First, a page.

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Dem donors to Hillary: Give us more Bill
Former U.S. President Bill Clinton (R) and Former U.S. Secretary of State Hillary Rodham Clinton (Photo by Mario Tama/Getty Images)

Dem donors to Hillary: Give us more Bill

According to The Hill, the Democratic money movers are lamenting Hillary’s “lack of a personal touch” that’s making fundraising a bit difficult.

The donors, who have contributed some of the biggest checks to President Obama and the Democratic Party, are disappointed by the lack of face time, overall communication and gratitude from Hillary Clinton on the campaign trail.

“Fundraising is not a natural strong suit for Hillary,” one top Democratic fundraiser bluntly said.

Hillary Clinton is “lacking a certain personal touch,” the person said. The source added that the former secretary of State “publicly, is a little stiff.”

Former U.S. President Bill Clinton (R) and Former U.S. Secretary of State Hillary Rodham Clinton  (Photo by Mario Tama/Getty Images) Image source: Mario Tama/Getty Images

What’s the fix? More Bill — he’s got got the schmoozing creds:

“She doesn’t come across as naturally comfortable in these settings,” the donor said. “Bill Clinton is the complete opposite. The more social an environment, the more at ease he feels.”

Bill Clinton is starting to make the rounds at fundraisers — he attended his first two big-dollar events in Chicago last week. And the Clinton campaign says there are plans for the former president to appear at more fundraisers for his wife this fall.

Clinton — who famously opened up the Lincoln Bedroom during his presidency — is also set to attend fundraisers for Priorities USA, the super-PAC backing his wife’s bid.

The potential problem in that strategy? It makes Hillary look like a D.C. insider. Bill even agrees, telling Town & Country magazine last spring: “I think it’s important, and Hillary does too, that she go out there as if she’s never run for anything before and establish her connection with the voters. And that my role should primarily be as a backstage adviser to her until we get much, much closer to the election.”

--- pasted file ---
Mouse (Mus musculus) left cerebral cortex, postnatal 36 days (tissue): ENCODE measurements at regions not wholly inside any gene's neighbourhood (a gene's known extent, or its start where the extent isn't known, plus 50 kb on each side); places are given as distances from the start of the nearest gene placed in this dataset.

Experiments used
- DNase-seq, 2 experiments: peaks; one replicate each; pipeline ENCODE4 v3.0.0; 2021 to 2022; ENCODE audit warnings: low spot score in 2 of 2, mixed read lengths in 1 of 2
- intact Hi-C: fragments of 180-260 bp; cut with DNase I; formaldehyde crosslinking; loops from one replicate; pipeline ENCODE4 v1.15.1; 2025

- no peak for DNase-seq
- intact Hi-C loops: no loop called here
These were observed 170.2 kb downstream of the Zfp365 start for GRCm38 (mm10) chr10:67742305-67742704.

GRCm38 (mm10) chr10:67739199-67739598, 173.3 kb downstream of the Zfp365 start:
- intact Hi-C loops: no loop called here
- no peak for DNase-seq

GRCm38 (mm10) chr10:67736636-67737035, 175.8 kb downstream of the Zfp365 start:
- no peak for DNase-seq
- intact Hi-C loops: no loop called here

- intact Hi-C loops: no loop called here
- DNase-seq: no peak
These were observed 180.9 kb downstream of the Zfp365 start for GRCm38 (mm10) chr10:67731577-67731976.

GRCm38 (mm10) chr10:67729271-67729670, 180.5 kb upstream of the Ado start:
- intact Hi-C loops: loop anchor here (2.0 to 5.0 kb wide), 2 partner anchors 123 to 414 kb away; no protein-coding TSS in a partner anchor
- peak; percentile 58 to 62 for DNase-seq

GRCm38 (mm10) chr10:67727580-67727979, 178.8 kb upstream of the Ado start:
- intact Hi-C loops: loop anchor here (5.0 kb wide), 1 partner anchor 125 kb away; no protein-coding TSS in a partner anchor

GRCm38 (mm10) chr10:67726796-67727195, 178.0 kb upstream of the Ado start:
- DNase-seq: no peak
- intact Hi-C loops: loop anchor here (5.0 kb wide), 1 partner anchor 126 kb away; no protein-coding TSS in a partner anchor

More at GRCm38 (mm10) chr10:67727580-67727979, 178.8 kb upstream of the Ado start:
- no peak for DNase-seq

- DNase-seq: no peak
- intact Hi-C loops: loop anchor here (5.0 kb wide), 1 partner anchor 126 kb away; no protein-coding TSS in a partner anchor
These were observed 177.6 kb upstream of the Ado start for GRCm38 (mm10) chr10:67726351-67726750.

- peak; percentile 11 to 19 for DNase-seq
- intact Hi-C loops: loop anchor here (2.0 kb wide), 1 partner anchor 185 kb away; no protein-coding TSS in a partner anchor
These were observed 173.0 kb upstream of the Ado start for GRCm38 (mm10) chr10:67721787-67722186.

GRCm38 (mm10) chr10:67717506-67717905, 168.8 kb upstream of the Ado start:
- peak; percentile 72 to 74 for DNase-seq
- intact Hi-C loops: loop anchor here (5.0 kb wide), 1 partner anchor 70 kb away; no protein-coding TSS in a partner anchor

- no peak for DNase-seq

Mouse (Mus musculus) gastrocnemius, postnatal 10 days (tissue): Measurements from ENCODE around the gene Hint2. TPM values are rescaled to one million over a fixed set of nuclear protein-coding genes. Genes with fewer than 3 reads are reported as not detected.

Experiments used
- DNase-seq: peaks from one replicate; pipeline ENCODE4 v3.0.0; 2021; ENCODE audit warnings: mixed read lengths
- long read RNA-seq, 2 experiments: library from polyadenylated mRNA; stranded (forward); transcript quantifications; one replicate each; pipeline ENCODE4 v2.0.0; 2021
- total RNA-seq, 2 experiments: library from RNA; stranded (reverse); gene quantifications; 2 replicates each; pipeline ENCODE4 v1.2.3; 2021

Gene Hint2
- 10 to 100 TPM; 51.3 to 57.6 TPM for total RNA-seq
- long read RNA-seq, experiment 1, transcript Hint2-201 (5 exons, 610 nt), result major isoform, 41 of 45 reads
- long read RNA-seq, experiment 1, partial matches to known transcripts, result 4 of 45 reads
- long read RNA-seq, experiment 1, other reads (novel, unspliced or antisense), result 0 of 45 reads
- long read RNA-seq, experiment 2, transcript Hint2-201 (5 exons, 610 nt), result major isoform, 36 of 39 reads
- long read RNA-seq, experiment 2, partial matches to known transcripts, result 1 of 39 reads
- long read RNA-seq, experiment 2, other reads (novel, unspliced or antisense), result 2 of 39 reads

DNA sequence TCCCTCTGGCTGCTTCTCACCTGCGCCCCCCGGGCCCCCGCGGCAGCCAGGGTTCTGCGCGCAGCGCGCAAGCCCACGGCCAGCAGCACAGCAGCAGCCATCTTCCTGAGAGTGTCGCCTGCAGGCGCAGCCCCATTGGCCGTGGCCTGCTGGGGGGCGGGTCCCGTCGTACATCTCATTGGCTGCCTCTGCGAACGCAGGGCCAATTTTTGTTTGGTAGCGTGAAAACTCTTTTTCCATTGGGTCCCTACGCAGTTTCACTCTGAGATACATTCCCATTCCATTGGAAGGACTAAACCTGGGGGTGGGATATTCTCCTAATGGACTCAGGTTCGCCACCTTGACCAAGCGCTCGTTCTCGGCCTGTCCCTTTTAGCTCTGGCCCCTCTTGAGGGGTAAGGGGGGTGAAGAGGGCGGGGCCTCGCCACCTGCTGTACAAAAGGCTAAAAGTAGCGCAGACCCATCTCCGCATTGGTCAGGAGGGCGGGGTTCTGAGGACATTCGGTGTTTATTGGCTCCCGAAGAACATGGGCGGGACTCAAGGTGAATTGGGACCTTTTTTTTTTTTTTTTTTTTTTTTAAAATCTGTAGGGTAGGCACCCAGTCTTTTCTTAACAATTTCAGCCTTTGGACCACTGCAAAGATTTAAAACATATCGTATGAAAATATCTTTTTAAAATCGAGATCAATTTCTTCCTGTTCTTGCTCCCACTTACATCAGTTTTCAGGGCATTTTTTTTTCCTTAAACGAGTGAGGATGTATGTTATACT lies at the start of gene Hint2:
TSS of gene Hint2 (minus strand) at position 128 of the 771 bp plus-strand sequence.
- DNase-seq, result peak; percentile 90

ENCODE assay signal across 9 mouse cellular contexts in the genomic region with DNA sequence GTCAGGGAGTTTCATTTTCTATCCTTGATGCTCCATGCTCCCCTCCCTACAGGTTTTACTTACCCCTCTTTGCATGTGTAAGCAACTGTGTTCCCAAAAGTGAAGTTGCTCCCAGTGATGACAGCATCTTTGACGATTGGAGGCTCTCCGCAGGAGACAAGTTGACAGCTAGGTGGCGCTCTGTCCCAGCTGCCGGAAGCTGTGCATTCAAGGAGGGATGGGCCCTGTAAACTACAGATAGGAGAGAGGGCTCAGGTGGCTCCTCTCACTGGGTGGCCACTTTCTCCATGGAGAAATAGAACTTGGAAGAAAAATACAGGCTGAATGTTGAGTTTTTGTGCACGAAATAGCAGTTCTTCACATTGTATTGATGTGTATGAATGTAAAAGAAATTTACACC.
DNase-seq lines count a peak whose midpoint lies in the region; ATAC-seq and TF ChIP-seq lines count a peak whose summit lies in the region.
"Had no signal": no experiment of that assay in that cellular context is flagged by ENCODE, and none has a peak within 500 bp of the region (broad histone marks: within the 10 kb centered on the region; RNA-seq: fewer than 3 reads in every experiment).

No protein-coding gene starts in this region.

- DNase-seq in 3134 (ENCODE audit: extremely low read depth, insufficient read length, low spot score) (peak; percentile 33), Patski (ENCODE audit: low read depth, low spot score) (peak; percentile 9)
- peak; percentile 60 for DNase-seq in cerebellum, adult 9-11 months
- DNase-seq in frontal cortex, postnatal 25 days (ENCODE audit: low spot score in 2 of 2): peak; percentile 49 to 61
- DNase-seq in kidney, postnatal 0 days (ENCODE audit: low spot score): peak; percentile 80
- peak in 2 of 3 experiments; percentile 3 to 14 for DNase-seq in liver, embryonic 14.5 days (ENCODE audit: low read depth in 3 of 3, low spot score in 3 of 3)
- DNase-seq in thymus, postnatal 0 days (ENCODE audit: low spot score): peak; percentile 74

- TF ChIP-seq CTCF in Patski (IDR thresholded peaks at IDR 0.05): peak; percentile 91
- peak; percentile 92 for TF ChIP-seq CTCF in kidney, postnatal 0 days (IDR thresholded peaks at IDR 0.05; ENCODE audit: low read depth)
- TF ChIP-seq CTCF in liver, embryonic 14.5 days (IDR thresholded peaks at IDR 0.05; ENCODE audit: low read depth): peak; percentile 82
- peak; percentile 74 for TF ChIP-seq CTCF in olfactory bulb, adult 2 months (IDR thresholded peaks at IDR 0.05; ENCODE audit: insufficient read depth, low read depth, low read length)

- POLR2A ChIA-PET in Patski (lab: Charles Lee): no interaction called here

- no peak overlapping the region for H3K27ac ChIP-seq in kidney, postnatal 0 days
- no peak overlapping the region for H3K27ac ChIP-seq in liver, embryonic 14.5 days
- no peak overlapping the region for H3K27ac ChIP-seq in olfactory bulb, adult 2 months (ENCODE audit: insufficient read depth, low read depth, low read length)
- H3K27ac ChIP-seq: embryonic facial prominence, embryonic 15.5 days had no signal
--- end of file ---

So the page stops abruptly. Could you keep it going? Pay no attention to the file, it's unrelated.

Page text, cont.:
So, what’s a Democratic Party to do?

Forget Hillary’s alleged “outsider” status and get the former POTUS back out there:

Face time with the candidate has been limited to brief grip-and-grins in photo lines after an event, with no phone calls and few meetings with small groups.

The sentiment that Hillary Clinton isn’t doing enough for donors is echoed far and wide among the relatively small circle of people who like to feel appreciated not only for writing large checks but for their countless hours fundraising for the candidate. […]

“The assumption is that everyone is just going to get behind them because they’re the only game in town,” the donor said. “But this is why there’s an opening for someone like Joe Biden.”

“If this was a business, you’d never run it that way,” the donor said. “I’ve been unbelievably shocked by the lack of basic courtesy.”

A second donor, who has given money to the Clinton campaign, agreed. “There needs to be more than a 10-second photo-op in a long photo line. The campaign needs someone to cultivate these relationships. The person who can do that ably is Bill Clinton.” […]

“There is no better surrogate for a candidate,” [venture capitalist and Clinton donor J.B. Pritzker] said. “He is out there now and he is helping and it can only be a big plus for the campaign.”

That’s right. Democratic donors think that, without Bill, Vice President Joe Biden is looking better every day.

Vice President Joe Biden gestures as he speaks in Washington, Monday, Aug. 4, 2014, during the Civil Society Forum of the US Africa Summit. President Barack Obama is gathering nearly 50 African heads of state in Washington for an unprecedented summit aimed in part at building his legacy on a continent where his commitment has been questioned. (AP Photo/Susan Walsh) AP Photo/Susan Walsh Image source: AP Photo/Susan Walsh 

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